My TrueNORTH, 5 star customer experienceDo you offer 5-star service?

We’ve all heard the expression “Cash is king” But you’ll find, that ‘cash’ in the hands of a customer, and so surely the real expression is (or at least should be) The Customer is King (or Queen).

With that in mind, I wonder:

Do you provide 5-Star Service?

Does your team?

To every Customer / Client / Enquiry, everytime?

I know we don’t go out there with the intention of offering a poor service, but for a multiple of reasons, we do.

  • It might be, you had a bad nights sleep, and woke tired, frustrated, late?
  • It could be, you got cut up on the way to work, and the red-mist hasn’t yet fully settled?
  • It could be, you ate something that didn’t agree with you, and feeling rather ‘icky’?

And, through no fault of your own, the experience the end user receives is less than they expected!

What is poor customer service?

Poor customer service happens anytime your business fails to meet a customer’s expectations. It could be the quality of service your customer received, how long it takes for you to answer their phone call or just their overall experience with your brand.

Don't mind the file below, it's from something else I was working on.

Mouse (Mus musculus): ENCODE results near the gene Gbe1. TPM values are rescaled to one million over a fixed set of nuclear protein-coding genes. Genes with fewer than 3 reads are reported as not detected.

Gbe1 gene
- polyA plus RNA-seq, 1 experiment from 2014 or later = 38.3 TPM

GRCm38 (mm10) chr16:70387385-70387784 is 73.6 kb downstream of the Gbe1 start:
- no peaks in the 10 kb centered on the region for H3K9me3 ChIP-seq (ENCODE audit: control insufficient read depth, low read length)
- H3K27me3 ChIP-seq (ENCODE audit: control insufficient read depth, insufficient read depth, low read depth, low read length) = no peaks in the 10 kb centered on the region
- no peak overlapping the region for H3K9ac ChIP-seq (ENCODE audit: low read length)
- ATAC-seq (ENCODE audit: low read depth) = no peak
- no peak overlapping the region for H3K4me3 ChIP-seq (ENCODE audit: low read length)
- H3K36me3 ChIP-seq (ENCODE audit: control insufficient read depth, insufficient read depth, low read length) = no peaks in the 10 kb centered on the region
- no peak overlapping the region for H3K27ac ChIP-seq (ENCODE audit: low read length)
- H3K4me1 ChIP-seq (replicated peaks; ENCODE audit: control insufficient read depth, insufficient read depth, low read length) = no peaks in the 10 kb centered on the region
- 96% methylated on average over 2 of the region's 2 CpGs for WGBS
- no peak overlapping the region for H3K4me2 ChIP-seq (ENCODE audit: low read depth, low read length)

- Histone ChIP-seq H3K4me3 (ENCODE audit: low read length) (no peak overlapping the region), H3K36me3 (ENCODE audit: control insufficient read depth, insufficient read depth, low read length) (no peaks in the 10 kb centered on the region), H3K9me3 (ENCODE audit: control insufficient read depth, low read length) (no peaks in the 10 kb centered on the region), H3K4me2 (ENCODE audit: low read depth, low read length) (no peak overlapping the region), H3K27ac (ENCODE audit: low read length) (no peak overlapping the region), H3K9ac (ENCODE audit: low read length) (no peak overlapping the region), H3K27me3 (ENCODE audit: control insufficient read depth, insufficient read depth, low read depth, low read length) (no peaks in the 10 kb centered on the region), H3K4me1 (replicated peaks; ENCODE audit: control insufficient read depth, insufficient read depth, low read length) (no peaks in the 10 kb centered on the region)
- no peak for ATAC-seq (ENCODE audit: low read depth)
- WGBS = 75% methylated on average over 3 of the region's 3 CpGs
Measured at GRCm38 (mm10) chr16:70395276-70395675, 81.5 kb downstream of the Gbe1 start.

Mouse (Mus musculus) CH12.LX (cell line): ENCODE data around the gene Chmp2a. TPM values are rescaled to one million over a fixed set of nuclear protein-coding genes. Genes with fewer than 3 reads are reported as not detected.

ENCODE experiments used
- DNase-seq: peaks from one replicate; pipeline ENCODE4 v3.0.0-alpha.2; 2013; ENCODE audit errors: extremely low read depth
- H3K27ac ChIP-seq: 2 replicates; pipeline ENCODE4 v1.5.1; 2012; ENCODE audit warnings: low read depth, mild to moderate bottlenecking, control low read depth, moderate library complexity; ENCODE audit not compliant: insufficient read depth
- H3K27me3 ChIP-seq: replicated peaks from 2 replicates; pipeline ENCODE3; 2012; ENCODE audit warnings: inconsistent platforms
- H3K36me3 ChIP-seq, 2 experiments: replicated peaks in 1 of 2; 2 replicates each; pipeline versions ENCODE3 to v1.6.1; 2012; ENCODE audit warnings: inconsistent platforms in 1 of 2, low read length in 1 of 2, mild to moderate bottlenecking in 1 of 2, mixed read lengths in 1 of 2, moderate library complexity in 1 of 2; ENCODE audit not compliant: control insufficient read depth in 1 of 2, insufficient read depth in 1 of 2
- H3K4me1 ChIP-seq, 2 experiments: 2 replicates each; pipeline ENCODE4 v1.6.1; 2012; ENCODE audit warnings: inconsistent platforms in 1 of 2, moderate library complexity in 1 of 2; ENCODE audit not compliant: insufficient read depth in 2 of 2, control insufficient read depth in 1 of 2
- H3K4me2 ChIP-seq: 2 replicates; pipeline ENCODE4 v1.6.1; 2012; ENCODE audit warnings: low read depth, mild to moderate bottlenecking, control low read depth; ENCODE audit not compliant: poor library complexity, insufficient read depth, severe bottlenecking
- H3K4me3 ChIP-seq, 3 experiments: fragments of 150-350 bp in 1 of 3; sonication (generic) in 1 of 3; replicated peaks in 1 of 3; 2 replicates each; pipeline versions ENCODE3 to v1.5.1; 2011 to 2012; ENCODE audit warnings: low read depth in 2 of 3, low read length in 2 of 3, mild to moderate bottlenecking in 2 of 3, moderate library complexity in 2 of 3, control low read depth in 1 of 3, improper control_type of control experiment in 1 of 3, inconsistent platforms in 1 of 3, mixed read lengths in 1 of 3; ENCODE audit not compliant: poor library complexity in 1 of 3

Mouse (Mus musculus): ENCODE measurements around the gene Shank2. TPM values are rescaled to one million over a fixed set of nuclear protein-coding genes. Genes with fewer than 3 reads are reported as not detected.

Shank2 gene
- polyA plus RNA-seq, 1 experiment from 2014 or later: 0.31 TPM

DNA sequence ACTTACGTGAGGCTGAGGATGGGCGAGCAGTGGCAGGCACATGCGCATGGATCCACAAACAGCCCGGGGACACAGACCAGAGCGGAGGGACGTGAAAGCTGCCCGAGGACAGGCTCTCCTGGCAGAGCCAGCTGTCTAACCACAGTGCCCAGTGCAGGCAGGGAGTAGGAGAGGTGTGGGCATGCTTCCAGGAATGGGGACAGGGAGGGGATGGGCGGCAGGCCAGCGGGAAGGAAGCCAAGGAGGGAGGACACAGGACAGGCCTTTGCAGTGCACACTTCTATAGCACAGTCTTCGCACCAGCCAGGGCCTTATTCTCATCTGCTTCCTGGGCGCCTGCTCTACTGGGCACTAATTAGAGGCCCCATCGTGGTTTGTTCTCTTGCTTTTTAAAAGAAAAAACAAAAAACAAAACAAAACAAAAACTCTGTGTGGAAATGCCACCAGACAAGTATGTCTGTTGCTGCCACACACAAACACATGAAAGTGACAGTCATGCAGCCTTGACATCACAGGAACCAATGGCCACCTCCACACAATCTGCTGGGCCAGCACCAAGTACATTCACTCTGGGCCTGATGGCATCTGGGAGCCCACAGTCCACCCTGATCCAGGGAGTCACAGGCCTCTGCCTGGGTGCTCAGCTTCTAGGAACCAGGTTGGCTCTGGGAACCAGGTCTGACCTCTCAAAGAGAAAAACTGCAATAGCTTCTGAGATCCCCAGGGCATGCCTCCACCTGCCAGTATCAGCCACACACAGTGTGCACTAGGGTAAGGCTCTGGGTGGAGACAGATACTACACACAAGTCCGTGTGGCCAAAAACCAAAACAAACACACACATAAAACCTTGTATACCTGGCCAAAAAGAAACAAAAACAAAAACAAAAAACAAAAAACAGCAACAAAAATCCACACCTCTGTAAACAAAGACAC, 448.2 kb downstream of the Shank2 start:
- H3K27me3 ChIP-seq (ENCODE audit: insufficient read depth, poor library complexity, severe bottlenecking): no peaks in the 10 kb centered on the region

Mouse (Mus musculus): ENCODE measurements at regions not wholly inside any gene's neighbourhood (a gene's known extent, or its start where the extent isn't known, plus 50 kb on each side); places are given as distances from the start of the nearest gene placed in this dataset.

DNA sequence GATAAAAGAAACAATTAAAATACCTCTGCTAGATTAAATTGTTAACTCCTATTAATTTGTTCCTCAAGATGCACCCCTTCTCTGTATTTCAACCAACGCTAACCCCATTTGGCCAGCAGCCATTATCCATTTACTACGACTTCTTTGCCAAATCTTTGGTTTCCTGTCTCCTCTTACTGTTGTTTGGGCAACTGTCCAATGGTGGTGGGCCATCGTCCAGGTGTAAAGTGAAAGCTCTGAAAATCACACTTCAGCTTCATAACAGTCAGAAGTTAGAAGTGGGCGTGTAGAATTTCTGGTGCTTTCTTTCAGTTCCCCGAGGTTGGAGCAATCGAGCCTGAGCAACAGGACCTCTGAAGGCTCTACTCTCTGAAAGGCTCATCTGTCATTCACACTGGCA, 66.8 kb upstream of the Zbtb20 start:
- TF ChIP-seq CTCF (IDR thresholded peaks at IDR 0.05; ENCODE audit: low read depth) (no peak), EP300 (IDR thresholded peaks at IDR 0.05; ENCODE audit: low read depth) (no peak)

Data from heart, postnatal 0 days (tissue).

It doesn’t have to be huge, (in fact it rarely is), but it’s just enough for the customer to feel less about you and the brand than they did before their latest experience.

What is the cost of poor customer service?

  1. Poor customer service will reduce the number of customers interacting with a business.
  2. Fewer customers will cause a loss in profit for any business.
  3. Loss of business may also force a company to attempt to save money (often through reduced staff training, lower salaries, and fewer incentives) Creating an ever-decreasing spiral which eventually leads to closure!

Consumer surveys consistently show that complaints are on the rise with customers becoming increasingly fickle in the face of a bad experience.

The Ombudsman Services report last year estimated that UK businesses lose about £37 billion every year due to bad customer service. When customers have a bad experience, around a third will respond by spending less on that brand and are more likely to switch to a rival. They are also more likely to complain to their friends, tweet, or leave bad online reviews. The report revealed that the most complained about the industry are retail, followed by telecommunications, with energy, transport, and banking coming in equal third.